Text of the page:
'My grandfather was four when he was stolen from his mum. He never saw her again.'

Like many people, television host and fitness instructor Megan Waters has a love-hate relationship with the effects of the pandemic. On one hand, she was stuck in a seemingly endless loop of lockdowns in Melbourne last year and missed out on several key experiences in her first year as co-host of NITV’s AFL show Yokayi Footy.

On the other hand, she had time to recalibrate and focus on her goals. Most importantly, she was able to spend four months in 2020 and another two months at the end of last year in her home city of Darwin, in Larrakia Country in the Northern Territory. She got to have quality time with friends and family, including her favourite person in the world - her grandfather.

The 33-year-old becomes emotional as she speaks about her grandad, who is from the Stolen Generation. “He’s really unwell. It's pretty raw at the moment. He’s the king of our family. He is an extraordinary human. And he’s lived such a full, humongous life,” she tells Mamamia.

“He's 92. Well, he likes to think he’s 92 and we let him have that,” she continues with a watery laugh. “But he was taken away from his mum around the age of four from the Tennant Creek region. They were never reunited. I can’t even fathom what it would have been like for him growing up without love, removed from his culture, traditions and family. I think about how painful it would have been for his mum. So much trauma.”

Listen to The Quicky podcast "Where Are The Stolen Generation Now?" Post continues below.

Waters is glad to see that education around what happened to her grandfather and others like him is slowly being taught in schools, something she never got to experience. “I didn't learn about this in school, I had to go out of my way to learn about this. And I mean, obviously, it's in my family, which is why there's an awareness for me. But if you're a white person growing up in Australia, there's going to be this confusion and limited understanding and lack of awareness about the issues Indigenous people are still faced with.”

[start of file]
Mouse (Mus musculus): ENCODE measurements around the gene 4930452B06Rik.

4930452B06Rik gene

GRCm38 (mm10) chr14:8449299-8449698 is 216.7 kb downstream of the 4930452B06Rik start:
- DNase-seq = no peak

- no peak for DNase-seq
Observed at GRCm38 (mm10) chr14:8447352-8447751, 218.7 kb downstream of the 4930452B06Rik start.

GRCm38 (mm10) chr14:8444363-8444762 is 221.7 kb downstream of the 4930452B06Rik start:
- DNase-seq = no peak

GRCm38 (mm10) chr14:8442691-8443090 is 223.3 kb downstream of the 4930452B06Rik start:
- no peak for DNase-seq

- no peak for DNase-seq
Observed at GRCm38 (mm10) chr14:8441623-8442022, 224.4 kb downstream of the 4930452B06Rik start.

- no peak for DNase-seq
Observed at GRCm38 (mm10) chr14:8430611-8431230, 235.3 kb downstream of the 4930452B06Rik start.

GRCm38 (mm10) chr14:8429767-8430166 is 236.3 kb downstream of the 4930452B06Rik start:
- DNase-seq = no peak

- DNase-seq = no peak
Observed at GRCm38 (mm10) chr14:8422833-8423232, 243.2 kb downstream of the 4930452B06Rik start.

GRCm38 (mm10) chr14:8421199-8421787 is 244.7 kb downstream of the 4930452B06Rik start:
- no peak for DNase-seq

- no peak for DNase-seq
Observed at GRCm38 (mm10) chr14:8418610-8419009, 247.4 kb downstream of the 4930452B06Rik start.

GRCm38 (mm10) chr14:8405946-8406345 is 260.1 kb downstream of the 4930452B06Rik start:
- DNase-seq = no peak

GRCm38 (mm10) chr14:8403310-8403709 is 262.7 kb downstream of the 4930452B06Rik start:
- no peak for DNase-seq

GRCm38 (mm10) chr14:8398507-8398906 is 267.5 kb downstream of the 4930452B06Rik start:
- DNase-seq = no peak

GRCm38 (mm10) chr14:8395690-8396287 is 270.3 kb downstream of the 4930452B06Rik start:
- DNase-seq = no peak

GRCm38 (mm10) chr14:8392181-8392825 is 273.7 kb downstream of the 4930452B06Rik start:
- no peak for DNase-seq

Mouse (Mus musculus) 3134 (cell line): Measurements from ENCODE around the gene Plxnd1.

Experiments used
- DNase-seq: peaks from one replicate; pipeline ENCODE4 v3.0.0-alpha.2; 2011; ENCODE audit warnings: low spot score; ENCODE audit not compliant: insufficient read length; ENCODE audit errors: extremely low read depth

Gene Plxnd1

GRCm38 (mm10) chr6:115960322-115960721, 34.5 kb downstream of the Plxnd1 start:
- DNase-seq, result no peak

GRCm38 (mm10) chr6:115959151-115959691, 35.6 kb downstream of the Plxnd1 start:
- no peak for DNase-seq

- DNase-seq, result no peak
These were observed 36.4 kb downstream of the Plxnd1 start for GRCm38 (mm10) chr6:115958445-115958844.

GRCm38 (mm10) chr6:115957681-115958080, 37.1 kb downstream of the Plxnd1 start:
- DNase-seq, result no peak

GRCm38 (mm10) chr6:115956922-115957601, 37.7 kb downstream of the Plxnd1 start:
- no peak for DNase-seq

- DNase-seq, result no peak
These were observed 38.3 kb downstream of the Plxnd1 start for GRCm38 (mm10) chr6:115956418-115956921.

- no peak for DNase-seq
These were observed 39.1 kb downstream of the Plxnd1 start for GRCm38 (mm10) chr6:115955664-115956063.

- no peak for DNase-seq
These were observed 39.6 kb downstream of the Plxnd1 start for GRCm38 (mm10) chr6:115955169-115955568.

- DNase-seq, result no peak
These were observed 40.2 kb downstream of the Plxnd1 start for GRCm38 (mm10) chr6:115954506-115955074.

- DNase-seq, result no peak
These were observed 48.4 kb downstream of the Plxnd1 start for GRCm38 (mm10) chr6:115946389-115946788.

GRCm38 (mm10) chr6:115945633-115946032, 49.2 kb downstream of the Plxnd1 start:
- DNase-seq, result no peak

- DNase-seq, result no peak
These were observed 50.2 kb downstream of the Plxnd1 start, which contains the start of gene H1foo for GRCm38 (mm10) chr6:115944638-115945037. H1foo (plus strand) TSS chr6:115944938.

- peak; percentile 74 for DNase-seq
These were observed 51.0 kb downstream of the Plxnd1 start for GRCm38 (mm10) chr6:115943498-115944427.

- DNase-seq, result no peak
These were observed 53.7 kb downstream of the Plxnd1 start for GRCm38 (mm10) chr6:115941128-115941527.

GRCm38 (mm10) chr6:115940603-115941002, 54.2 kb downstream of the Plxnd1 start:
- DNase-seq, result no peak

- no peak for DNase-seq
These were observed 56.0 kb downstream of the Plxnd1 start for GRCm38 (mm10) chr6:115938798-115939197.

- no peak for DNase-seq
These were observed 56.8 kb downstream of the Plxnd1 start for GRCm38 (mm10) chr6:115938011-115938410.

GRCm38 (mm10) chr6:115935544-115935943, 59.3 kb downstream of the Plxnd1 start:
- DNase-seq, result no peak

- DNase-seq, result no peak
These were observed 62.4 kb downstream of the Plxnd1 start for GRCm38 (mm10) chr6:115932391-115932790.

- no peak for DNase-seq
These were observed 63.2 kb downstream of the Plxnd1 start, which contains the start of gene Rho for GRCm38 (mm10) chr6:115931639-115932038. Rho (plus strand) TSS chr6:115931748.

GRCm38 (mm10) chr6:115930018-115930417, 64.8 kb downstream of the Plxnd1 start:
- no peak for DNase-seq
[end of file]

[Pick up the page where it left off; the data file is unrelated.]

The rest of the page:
The Stolen Generation is a stain in history that has barely begun to heal. 

“When you hear words like "intergenerational trauma”, [the Stolen Generation] is exactly where that stems from. It’s such a painful part of our history,” she says. “My grandpa is my connection to culture and family and history. My favourite part about being home is him, so it will definitely be very different without him around. I'm so fortunate that I have been able to be by his side, holding his hand and listening to his stories.”

[Just days after this interview, Waters’ grandfather passed away.]


Not only is Waters determined for her life to be as full as her grandfather’s, she’s also committed to advancing the rights of Indigenous Australians. It’s one of the reasons her role on Yokayi Footy means so much to her and why she's looking forward to her upcoming second year as co-host.

“I'm so grateful to work on a show like Yokayi, where it's all about celebrating us, our culture, our mob, our stories,” she says. “To have a show that, of course, the basis of it is about football, but it's got so much more heart. I'm proud to work for a show that amplifies us.”